Two ex-gang members stop a long-running war in the Bronx using unconvential methods
They had been fighting for more than a decade, over the same few blocks of turf in a rough neighborhood in the Bronx, deep in the heart of New York City. The two block gangs didn’t even have good reasons for the bloodshed; members on both sides agreed it wasn’t about drug territory, or money, or any of a thousand things angry young men fight with other angry young men about. They just fought because … that’s what they did. The perpetual cycle of violence, which resulted in 2-3 shootings per month in their ‘hood, didn’t look like it would cease anytime soon.
The N.Y. Police Department couldn’t stop it. Older members of the gangs, who knew the futility of the constant warfare, couldn’t stop it either. It seemed destined to just keep going, until two new outreach workers at Stand Up to Violence (SUV), an NYC-based organization which replicated the Cure Violence model of ending gang violence in crime-ridden neighborhoods, stepped in. And suddenly, because of these two men with long criminal histories themselves, the violence stopped.
Gang-related crime in the neighborhood of the North Bronx where the two longtime rivals fought non-stop has completely ceased. From August through mid-December 2015, there were zero gang-related incidents of violence in this neighborhood. Zero. As in none. There is peace in this section of the city, and the two men who brought it about would’ve laughed at being called “peacemaker” or “mediator” just a few years ago.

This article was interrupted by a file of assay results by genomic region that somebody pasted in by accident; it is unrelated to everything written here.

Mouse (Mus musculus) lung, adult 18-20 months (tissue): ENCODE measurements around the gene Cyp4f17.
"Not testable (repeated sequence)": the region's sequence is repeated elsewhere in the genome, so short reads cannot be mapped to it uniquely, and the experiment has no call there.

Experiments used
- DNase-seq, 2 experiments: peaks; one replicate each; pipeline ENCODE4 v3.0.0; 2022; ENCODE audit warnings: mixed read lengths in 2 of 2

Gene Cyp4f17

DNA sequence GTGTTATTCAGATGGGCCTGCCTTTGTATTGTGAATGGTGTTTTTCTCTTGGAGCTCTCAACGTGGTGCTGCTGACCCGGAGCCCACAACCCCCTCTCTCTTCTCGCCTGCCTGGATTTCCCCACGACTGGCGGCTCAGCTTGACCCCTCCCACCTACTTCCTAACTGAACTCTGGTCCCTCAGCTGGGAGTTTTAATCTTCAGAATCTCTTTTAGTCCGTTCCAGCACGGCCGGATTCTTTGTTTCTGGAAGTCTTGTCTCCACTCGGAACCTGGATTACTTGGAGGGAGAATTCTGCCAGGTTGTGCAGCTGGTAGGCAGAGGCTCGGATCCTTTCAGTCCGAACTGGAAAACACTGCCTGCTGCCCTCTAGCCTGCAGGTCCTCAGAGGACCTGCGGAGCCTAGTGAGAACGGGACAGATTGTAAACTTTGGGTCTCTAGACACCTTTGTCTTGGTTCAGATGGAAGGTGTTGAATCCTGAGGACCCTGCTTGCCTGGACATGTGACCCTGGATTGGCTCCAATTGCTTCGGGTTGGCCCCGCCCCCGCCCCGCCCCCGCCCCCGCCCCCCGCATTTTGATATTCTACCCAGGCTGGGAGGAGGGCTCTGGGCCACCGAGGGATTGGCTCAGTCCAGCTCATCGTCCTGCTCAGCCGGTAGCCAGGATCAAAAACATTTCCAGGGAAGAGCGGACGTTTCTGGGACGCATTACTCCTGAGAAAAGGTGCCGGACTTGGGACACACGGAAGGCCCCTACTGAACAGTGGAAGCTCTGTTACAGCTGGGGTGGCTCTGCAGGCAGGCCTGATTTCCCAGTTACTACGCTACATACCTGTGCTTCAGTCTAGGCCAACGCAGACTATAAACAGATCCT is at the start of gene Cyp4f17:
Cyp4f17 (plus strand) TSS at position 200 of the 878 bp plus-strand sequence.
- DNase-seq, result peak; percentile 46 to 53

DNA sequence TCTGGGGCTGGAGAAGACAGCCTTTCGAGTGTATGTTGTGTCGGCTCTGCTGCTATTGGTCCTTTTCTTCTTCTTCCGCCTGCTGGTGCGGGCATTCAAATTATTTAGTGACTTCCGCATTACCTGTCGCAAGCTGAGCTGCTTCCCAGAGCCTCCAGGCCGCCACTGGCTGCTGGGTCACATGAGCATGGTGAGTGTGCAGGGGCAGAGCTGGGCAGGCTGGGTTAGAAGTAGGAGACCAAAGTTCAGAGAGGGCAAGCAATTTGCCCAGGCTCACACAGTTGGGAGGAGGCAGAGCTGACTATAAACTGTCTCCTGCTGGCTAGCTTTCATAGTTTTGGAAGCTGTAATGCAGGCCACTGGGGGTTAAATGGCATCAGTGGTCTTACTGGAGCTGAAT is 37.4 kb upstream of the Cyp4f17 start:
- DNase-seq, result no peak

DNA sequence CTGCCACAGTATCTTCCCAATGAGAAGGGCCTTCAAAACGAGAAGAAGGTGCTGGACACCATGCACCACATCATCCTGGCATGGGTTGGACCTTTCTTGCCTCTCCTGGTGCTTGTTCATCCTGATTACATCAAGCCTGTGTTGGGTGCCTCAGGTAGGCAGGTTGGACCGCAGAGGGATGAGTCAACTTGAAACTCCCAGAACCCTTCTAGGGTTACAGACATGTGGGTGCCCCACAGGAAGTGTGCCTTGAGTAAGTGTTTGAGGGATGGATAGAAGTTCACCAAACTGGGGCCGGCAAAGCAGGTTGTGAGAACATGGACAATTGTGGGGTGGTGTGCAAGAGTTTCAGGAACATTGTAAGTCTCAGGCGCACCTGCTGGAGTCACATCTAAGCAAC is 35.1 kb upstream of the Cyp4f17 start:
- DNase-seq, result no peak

Meet David, a 41-year-old Bronx native, and a gang member who served three different stints in prison. After getting released for the third time in early 2014, he was locked up again for 45 days in jail before finally having what he calls “a revelation.” “I said I’m 40 years old, what am I doing to myself?” David recalls. “I already gave prison all of my 20s and most of my 30s. I gotta stop. I’ve got to stop.” It was about this time that David started going to church more often, and one Sunday he heard a speech from a guest pastor named Jay
Gooding, who works with SUV, about the program’s outreach workers; former gang members now working to prevent violence before it happens, and how crucial they can be in a neighborhood. “I really wasn’t entertaining what he said at the time, but I guess I was a little interested,” David says. “I went (with Gooding) to a few community events, and at one of them something clicked in my head. Like, ‘This is my shot to give back. To do something good, you know?’”
And so in the summer of 2014, David got to work. He knew people from both gangs, Old School, and Bangers, but David was more closely affiliated with Old School. David started talking to members of Old School that were of his generation, and found out that both gangs now had about 50-100 members each, and that nobody really could explain why the violence had escalated in recent years. “It was all over a few blocks of territory or ‘they did this so we did this back, real stupid stuff,” David said. “I started to make a little progress toward getting the (Old School) guys willing to talk to the other side, but the progress I was making, you see, was with the older guys, not the ones doing most of the violence.”